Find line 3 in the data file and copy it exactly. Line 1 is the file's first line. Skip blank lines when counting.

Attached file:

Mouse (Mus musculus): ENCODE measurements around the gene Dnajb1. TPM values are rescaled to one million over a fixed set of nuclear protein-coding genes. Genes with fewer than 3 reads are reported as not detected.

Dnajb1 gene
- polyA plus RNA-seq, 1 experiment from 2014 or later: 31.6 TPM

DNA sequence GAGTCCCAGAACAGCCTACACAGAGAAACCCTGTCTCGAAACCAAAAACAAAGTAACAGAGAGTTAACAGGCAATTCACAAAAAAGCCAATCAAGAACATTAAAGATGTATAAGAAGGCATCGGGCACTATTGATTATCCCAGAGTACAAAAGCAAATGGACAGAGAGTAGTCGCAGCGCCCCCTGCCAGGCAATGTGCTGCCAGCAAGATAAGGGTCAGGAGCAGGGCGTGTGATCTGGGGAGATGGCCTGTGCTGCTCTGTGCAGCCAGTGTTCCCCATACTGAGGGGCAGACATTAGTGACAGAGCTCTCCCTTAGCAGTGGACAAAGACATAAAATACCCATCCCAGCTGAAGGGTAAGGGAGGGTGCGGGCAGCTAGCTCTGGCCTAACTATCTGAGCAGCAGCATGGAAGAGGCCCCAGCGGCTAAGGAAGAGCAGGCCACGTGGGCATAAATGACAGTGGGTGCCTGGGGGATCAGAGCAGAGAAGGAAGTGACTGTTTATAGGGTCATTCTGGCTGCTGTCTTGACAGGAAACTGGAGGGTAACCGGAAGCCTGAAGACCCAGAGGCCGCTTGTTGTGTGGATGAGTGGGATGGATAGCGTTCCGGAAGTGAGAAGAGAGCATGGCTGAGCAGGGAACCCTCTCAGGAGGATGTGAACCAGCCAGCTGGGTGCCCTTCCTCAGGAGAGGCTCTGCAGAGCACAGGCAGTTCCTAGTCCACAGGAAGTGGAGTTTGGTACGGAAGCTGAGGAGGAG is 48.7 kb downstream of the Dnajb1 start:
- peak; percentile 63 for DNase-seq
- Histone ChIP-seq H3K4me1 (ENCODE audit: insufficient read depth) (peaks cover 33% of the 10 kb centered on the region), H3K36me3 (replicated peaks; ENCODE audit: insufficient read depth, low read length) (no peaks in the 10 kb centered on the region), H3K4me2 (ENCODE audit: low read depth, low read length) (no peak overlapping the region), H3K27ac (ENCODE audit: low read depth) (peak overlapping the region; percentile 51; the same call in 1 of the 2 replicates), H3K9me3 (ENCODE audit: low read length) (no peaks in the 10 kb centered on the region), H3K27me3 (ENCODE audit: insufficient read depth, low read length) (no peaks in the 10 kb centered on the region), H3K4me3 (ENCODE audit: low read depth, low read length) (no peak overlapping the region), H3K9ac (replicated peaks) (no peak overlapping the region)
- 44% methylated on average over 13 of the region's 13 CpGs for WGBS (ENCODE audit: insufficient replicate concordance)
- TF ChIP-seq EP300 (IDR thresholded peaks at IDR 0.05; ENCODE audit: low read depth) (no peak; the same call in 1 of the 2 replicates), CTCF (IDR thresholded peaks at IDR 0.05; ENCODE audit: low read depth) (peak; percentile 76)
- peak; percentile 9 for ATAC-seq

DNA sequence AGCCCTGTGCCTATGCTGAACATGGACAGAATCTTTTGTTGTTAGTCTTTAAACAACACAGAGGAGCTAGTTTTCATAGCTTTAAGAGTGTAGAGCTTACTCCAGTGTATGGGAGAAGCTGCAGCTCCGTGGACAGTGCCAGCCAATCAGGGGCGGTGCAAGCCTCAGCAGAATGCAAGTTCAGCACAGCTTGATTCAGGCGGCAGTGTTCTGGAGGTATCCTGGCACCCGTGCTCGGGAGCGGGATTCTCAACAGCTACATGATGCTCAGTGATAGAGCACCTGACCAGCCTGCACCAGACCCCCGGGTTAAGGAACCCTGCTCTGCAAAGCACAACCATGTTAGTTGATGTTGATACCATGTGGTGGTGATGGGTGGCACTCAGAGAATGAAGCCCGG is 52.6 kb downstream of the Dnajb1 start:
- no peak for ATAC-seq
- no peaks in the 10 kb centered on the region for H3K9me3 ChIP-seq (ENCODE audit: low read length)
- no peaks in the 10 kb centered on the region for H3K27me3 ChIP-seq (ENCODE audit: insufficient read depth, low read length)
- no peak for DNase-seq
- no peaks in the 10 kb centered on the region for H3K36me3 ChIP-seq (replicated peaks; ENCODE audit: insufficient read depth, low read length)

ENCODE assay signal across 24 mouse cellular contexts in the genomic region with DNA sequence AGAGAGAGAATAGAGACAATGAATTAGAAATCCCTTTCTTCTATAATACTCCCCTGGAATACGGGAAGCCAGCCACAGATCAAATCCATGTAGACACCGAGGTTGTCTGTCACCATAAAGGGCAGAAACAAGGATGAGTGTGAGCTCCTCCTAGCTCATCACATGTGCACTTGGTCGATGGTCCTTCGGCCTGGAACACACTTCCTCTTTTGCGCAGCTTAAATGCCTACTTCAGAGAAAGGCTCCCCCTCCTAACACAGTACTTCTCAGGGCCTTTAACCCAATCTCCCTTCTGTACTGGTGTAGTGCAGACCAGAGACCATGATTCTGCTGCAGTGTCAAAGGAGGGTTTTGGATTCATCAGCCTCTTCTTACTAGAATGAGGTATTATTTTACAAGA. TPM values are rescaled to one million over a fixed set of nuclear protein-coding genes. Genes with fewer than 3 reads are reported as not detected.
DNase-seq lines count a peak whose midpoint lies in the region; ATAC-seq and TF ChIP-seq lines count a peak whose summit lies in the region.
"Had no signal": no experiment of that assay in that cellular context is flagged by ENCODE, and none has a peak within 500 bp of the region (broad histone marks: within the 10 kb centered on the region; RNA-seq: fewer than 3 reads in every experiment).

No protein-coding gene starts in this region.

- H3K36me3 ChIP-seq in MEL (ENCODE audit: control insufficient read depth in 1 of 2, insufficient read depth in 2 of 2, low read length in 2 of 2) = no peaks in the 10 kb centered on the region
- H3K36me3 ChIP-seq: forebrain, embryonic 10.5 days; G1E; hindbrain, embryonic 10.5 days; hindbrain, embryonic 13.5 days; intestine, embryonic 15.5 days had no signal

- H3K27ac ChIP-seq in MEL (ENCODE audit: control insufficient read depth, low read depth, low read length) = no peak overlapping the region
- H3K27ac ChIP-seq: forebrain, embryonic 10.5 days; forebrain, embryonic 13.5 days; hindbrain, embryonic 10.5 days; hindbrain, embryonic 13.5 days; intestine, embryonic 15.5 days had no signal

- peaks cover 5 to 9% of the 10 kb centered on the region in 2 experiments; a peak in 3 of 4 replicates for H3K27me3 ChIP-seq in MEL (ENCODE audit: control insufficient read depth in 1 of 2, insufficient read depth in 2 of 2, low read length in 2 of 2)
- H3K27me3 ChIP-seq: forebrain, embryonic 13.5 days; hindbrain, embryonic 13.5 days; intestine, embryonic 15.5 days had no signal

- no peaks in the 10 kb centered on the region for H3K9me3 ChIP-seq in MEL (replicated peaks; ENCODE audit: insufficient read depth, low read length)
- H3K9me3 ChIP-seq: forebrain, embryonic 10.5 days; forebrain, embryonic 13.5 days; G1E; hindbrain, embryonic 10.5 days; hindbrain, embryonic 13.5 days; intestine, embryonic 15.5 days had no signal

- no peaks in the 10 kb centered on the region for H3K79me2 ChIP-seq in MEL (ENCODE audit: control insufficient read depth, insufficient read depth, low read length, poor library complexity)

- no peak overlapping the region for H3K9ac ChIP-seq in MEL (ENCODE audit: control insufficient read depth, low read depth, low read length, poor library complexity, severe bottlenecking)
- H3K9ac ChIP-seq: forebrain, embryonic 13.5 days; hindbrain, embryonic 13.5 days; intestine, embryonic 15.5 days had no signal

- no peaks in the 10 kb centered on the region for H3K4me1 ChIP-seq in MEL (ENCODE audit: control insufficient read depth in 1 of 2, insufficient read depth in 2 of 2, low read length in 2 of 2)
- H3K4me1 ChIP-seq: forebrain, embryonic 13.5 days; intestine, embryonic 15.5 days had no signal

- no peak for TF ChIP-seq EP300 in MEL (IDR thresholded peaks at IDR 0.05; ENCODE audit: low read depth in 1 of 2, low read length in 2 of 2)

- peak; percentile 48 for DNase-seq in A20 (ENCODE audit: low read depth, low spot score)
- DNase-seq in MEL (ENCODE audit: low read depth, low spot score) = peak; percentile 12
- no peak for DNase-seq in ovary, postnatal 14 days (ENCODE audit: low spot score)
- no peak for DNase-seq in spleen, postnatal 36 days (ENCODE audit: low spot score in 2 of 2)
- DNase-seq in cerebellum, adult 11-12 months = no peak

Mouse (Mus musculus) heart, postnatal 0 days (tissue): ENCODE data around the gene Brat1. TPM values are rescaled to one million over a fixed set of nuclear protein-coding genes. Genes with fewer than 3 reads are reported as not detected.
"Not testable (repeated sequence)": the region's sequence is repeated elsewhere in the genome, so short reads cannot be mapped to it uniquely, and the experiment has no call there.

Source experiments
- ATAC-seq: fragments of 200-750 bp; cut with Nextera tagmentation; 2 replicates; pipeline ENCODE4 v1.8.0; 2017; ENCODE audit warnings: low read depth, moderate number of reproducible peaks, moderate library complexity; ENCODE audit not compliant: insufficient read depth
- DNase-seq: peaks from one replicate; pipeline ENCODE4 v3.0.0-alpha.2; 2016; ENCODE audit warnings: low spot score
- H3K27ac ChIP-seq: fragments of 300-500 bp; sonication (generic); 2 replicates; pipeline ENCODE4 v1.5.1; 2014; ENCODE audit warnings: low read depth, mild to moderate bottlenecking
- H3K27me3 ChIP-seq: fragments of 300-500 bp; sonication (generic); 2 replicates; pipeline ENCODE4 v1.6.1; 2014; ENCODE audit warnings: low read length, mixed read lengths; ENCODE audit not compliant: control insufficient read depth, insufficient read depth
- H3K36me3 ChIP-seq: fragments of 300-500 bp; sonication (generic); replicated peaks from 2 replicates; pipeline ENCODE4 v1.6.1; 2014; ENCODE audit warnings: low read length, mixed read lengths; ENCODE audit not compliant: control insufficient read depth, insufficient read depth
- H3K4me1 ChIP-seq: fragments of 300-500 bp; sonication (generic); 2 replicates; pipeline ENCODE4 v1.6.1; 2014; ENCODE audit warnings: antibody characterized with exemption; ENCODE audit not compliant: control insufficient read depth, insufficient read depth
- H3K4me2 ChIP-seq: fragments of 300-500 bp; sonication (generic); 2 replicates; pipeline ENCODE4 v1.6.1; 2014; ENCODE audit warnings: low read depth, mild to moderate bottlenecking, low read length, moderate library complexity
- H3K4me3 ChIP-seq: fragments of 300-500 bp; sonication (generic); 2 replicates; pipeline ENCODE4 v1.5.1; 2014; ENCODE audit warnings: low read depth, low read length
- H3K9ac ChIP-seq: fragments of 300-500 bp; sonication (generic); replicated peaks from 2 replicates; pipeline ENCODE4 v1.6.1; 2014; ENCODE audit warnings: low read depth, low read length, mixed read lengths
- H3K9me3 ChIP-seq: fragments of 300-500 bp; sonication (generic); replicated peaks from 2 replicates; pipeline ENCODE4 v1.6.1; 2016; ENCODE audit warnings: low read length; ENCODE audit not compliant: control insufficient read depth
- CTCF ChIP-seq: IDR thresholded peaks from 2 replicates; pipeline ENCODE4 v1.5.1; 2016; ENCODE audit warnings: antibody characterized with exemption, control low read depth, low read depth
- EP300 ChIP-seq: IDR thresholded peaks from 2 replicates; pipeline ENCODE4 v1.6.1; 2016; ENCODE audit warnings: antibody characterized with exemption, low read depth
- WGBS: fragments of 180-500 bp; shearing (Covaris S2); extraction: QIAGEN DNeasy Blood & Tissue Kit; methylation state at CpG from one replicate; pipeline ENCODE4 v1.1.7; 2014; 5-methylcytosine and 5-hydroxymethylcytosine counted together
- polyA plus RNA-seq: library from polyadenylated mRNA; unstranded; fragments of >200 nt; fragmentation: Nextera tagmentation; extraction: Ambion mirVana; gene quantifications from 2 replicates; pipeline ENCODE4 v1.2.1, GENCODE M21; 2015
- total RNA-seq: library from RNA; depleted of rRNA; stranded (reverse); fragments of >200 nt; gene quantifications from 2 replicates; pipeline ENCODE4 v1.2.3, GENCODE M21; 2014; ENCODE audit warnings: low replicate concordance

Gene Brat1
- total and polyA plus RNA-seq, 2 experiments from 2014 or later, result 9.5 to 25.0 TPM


- polyA plus RNA-seq, 1 experiment from 2014 or later: 31.6 TPM